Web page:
Guest blog by:

Paul Dawson-Hart, Member360

In less than a year it will be the responsibility of Membership Organisations to ensure personal data is secured in accordance with the GDPR regulation and that any 3rd party processors are vetted to ensure the same.

But what does this mean? What is a processor and how might a membership organisation go about doing this?

Processors are bodies contracted by the controller (that’s you) to perform some function on personal data such as cleansing, analysis or communication fulfilment. Exactly the type of high risk activities we see popping up with ever growing frequency on the ICO hit-list of monetary fines. See the latest guilty list shamed here

As with much of the regulation a lot is still being ironed but ISO/IEC 27001 is a good starting point for your processor.  The assurance is widely recognised as proof that the 3rd party protects information assets, and it is a requirement in a growing number of contracts that involve valuable information.

But it’s a very simple baseline and open to self-regulation and differing levels of compliance across the UK.

GDPR mandates that contracts between controllers and processors have a number of specific requirements, which are listed in article 28, and the specific terms used in these contracts will shortly be clarified by the ICO.  As soon as this arrives it will be shared via this blog although latest news suggests it won’t differ significantly from the current directive.

However, reading GDPR in isolation might give the impression that the security of the processing of personal data by data processors could be managed via contract alone. Many Membership organisations are heavily dependent on contracts rather than what’s now also essential – a resource intense & robust ongoing due diligence process.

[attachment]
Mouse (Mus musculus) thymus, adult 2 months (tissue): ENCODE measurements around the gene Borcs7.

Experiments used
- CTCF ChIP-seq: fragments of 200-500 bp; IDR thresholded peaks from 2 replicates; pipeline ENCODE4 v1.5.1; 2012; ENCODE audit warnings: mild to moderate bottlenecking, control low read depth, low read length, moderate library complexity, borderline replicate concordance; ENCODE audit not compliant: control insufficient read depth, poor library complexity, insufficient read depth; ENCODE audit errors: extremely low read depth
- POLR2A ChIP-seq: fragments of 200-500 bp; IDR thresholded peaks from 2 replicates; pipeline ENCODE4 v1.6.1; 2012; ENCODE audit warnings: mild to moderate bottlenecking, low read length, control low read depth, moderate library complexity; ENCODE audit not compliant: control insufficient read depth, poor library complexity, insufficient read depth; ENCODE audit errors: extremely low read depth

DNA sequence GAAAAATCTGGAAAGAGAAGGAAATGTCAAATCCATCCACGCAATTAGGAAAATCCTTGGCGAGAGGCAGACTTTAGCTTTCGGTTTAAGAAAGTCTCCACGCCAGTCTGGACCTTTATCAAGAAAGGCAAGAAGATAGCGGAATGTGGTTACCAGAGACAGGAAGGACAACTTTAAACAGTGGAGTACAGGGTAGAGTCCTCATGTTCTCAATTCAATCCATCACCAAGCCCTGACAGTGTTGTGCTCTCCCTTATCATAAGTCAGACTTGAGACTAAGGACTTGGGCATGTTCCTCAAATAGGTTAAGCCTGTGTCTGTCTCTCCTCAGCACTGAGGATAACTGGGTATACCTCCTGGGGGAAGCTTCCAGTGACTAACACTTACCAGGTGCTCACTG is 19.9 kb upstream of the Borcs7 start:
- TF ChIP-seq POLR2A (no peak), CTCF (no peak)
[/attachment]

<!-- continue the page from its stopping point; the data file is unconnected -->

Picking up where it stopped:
A quick glance at existing guidance from the ICO describes our current commitments:

  • we must choose a data processor that provides sufficient guarantees about its security measures to protect the processing it will do;
  • we must take reasonable steps to check that those security measures are being put into practice; and
  • there must be a written contract setting out what the data processor is allowed to do with the members personal data

Is your organisation actually doing this right now?

Perhaps you may already retain the right to exercise this via the inclusion of a ‘right of audit’ in your data processing clauses?

When was the last time you conducted an audit?

Have you tested their systems by sending something down the line that should be picked up by the processors QA systems?

What will you do if you find several years into a contractual relationship that these measures are not, and have never been in practice?

There is only one viable approach to gauge a suppliers’ security and data protection practices, and that is by robust due diligence prior to engagement and at regular intervals thereafter.

You need to conduct a data privacy impact assessment which will determine your need for a light information security questionnaire through to a regular, perhaps even unscheduled on-site visit and security walkthroughs.  It is only by ‘front ending’ this process that you can gather comfort and assurance that a data processor has the ability to protect your members data

Outcomes should include:

  1. Satisfaction that the processor can adequately protect your data and is GDPR ready i.e. progressing to contract review;
  2. Has, or is developing systems that allow for real-time revocation of consent i.e. if your member can restrict processing in your members privacy area there needs to be dynamic integration to ensure it is reflected down the pipeline via APIs to your processor and any communications/processing.
  3. Identification of risks, developing a mitigation strategy, and stipulating additional GDPR controls within the contract.
  4. A mechanism for determining that the risks are not acceptable and that the engagement cannot continue.
  5. If being conducted as part of a tender process, ensure data security and data protection scores are considered with equal or even more importance than functionality and price.

And remember your risk will now extend to your processors and their sub processors – your scrutiny is needed here as well.

For more information and guidance on GDPR as it relates to the membership sector feel free to contact me on or via the MemberWise Community forum.

2017-06-16T13:53:14+00:00 Wednesday, 14 June, 2017|Categories: Advice & Tips, Best practice sharing|0 Comments

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